Substance use, dangerous classes and spaces: a historical perspective
Nicholls J & Berridge V (2020) Substance use, dangerous classes and spaces: a historical perspective. In: MacGregor S & Thom B (eds.) Risk and Substance Abuse: Framing Dangerous People and Dangerous Places. Routledge Studies in the Sociology of Health and Illness. London: Routledge, pp. 14-29. https://www.routledge.com/Risk-and-Substance-Use-Framing-Dangerous-People-and-Dangerous-Places/MacGregor-Thom/p/book/9781138491243
This chapter sets out the argument that concerns over substance use are always inextricably tied to wider social attitudes to gender, class and race and are expressed through the regulation of public and private space. Taking examples from British history, it analyses how the construction of alcohol, opiates and tobacco as social and public health ‘problems’ relates to the framing of who uses the substances and where. It argues that this framing then shapes the control mechanisms that come to be established in response. Therefore, if we wish to understand how the control of substances operates, and why it takes the forms it does, we need to reflect on the historical contexts that these mechanisms reflect.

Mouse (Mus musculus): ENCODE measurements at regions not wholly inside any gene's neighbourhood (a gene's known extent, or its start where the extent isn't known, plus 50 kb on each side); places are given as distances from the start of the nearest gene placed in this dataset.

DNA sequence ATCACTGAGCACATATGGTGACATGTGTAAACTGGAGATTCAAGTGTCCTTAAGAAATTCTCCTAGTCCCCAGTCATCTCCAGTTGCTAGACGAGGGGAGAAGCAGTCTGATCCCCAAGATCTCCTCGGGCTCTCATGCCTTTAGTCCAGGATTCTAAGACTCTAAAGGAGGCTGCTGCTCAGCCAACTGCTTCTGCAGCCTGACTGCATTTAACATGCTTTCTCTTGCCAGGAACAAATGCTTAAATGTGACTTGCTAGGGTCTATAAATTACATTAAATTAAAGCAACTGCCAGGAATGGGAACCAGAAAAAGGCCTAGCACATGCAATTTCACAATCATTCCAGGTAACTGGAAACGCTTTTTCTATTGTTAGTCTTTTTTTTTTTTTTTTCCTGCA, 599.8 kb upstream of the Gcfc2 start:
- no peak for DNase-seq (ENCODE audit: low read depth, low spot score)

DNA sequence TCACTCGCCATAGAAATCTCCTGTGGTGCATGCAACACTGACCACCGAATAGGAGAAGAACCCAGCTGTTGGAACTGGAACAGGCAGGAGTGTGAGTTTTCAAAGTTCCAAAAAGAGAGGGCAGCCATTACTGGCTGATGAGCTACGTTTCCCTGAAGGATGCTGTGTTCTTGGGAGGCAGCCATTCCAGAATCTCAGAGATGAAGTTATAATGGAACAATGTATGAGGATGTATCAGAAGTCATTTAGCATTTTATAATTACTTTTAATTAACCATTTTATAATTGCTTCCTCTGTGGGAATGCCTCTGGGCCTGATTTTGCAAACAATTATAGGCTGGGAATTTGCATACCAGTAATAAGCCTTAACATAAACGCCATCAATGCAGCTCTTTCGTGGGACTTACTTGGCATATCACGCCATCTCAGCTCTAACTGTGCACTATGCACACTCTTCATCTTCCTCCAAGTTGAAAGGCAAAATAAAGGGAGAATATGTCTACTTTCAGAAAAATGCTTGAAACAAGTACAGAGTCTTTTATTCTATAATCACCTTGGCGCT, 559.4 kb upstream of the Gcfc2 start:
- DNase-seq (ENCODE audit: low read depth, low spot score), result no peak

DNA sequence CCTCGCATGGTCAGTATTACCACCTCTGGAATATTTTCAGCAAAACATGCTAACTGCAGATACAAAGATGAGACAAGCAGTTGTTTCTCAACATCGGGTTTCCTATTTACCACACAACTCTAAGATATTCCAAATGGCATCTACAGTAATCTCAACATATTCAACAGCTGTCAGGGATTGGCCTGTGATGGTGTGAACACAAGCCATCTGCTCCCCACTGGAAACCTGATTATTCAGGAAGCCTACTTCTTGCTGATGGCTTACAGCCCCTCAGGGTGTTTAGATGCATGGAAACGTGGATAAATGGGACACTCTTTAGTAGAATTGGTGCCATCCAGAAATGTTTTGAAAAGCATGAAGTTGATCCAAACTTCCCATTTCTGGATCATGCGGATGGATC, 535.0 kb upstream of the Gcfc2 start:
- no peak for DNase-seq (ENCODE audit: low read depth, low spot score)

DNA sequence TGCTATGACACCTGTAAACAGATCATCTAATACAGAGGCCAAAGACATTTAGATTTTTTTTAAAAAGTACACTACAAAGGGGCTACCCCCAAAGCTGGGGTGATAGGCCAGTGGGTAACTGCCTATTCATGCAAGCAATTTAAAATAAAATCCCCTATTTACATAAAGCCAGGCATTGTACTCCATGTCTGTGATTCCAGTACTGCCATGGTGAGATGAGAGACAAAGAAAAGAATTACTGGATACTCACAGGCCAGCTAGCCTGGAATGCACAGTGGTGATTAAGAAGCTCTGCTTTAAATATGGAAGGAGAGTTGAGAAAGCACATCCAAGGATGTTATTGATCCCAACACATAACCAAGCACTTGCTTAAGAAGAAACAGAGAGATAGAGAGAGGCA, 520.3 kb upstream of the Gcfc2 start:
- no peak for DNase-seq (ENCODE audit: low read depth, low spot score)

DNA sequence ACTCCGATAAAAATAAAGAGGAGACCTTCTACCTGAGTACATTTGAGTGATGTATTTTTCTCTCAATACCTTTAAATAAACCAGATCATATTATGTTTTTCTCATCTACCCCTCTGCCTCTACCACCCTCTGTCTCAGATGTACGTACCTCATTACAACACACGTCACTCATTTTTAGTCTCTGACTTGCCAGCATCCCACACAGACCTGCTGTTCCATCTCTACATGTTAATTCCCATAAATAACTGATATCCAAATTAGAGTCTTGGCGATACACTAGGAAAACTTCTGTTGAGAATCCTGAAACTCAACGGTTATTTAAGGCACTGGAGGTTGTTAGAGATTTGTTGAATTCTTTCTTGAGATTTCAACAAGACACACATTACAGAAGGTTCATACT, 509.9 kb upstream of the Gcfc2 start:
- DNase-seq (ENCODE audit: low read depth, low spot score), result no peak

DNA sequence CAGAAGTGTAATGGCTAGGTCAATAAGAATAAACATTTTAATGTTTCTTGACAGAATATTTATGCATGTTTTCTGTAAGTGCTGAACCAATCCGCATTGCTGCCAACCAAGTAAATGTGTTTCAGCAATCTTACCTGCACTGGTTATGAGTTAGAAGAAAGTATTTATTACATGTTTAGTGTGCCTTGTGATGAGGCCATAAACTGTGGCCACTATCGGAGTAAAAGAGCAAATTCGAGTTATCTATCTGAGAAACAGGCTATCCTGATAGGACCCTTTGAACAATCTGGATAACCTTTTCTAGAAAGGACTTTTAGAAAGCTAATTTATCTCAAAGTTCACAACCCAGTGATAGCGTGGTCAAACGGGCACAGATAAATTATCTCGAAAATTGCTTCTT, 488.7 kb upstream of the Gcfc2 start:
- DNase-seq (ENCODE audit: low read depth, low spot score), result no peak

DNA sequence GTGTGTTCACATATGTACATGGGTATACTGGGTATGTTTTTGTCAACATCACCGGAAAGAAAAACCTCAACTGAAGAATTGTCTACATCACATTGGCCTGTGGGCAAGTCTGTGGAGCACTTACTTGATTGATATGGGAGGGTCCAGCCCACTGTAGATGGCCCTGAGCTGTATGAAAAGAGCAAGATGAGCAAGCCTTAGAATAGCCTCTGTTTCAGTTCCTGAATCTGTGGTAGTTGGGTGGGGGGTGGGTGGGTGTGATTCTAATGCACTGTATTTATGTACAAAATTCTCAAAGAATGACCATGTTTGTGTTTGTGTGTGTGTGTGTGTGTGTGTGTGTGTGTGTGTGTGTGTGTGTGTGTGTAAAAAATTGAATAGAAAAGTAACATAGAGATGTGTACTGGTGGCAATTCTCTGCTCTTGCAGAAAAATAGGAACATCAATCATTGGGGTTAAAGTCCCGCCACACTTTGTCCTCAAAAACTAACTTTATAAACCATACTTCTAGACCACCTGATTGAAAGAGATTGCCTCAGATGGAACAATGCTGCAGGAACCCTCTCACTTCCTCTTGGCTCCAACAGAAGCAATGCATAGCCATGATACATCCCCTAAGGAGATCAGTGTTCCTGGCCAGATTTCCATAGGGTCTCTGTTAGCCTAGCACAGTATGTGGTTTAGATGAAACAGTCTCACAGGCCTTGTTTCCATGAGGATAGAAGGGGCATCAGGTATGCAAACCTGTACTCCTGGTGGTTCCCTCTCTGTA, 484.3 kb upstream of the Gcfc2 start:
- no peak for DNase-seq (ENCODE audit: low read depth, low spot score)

|Funders||London School of Hygiene and Tropical Medicine|
|Title of series||Routledge Studies in the Sociology of Health and Illness|
|Publication date online||21/02/2020|
|Place of publication||London|